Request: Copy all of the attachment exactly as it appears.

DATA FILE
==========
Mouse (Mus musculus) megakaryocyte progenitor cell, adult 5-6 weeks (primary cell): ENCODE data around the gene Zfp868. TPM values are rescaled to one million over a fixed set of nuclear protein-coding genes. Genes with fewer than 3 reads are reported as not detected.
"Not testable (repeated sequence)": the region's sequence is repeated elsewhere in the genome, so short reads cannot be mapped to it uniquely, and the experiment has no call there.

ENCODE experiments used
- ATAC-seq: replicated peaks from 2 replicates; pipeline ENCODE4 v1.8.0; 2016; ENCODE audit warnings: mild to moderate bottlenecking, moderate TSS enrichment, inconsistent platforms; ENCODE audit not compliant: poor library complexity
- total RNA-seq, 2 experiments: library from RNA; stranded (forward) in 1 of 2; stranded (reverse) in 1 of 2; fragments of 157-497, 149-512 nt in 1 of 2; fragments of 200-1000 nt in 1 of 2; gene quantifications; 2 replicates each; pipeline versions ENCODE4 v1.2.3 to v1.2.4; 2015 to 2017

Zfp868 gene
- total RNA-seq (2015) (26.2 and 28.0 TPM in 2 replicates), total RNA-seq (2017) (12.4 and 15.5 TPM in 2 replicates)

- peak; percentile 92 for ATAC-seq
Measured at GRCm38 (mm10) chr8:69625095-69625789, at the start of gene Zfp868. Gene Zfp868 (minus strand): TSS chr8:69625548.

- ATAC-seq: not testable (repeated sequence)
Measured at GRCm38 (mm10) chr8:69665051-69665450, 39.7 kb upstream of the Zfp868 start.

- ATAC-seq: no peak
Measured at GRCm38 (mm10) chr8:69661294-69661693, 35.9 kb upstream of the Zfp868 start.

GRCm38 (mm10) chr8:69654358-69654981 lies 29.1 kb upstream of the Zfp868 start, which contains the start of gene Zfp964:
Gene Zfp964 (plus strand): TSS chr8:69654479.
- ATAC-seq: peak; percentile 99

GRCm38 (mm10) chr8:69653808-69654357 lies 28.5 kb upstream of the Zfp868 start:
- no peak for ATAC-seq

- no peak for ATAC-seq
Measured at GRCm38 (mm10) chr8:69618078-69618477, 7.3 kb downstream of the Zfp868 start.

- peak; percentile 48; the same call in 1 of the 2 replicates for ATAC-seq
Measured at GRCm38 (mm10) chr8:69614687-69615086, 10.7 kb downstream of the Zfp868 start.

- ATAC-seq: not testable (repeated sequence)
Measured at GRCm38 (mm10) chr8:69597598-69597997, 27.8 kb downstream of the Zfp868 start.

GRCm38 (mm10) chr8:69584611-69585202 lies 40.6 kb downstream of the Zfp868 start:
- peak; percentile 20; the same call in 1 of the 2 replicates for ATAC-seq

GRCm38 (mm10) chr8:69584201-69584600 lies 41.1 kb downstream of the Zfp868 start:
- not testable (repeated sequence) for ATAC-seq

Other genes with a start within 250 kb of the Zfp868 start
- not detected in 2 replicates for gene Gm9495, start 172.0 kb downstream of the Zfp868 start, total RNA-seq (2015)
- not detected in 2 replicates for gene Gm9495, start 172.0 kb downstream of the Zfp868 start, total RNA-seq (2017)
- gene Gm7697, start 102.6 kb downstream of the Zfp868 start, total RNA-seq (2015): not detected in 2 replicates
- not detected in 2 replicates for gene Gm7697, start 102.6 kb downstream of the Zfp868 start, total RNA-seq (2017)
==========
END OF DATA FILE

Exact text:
Mouse (Mus musculus) megakaryocyte progenitor cell, adult 5-6 weeks (primary cell): ENCODE data around the gene Zfp868. TPM values are rescaled to one million over a fixed set of nuclear protein-coding genes. Genes with fewer than 3 reads are reported as not detected.
"Not testable (repeated sequence)": the region's sequence is repeated elsewhere in the genome, so short reads cannot be mapped to it uniquely, and the experiment has no call there.

ENCODE experiments used
- ATAC-seq: replicated peaks from 2 replicates; pipeline ENCODE4 v1.8.0; 2016; ENCODE audit warnings: mild to moderate bottlenecking, moderate TSS enrichment, inconsistent platforms; ENCODE audit not compliant: poor library complexity
- total RNA-seq, 2 experiments: library from RNA; stranded (forward) in 1 of 2; stranded (reverse) in 1 of 2; fragments of 157-497, 149-512 nt in 1 of 2; fragments of 200-1000 nt in 1 of 2; gene quantifications; 2 replicates each; pipeline versions ENCODE4 v1.2.3 to v1.2.4; 2015 to 2017

Zfp868 gene
- total RNA-seq (2015) (26.2 and 28.0 TPM in 2 replicates), total RNA-seq (2017) (12.4 and 15.5 TPM in 2 replicates)

- peak; percentile 92 for ATAC-seq
Measured at GRCm38 (mm10) chr8:69625095-69625789, at the start of gene Zfp868. Gene Zfp868 (minus strand): TSS chr8:69625548.

- ATAC-seq: not testable (repeated sequence)
Measured at GRCm38 (mm10) chr8:69665051-69665450, 39.7 kb upstream of the Zfp868 start.

- ATAC-seq: no peak
Measured at GRCm38 (mm10) chr8:69661294-69661693, 35.9 kb upstream of the Zfp868 start.

GRCm38 (mm10) chr8:69654358-69654981 lies 29.1 kb upstream of the Zfp868 start, which contains the start of gene Zfp964:
Gene Zfp964 (plus strand): TSS chr8:69654479.
- ATAC-seq: peak; percentile 99

GRCm38 (mm10) chr8:69653808-69654357 lies 28.5 kb upstream of the Zfp868 start:
- no peak for ATAC-seq

- no peak for ATAC-seq
Measured at GRCm38 (mm10) chr8:69618078-69618477, 7.3 kb downstream of the Zfp868 start.

- peak; percentile 48; the same call in 1 of the 2 replicates for ATAC-seq
Measured at GRCm38 (mm10) chr8:69614687-69615086, 10.7 kb downstream of the Zfp868 start.

- ATAC-seq: not testable (repeated sequence)
Measured at GRCm38 (mm10) chr8:69597598-69597997, 27.8 kb downstream of the Zfp868 start.

GRCm38 (mm10) chr8:69584611-69585202 lies 40.6 kb downstream of the Zfp868 start:
- peak; percentile 20; the same call in 1 of the 2 replicates for ATAC-seq

GRCm38 (mm10) chr8:69584201-69584600 lies 41.1 kb downstream of the Zfp868 start:
- not testable (repeated sequence) for ATAC-seq

Other genes with a start within 250 kb of the Zfp868 start
- not detected in 2 replicates for gene Gm9495, start 172.0 kb downstream of the Zfp868 start, total RNA-seq (2015)
- not detected in 2 replicates for gene Gm9495, start 172.0 kb downstream of the Zfp868 start, total RNA-seq (2017)
- gene Gm7697, start 102.6 kb downstream of the Zfp868 start, total RNA-seq (2015): not detected in 2 replicates
- not detected in 2 replicates for gene Gm7697, start 102.6 kb downstream of the Zfp868 start, total RNA-seq (2017)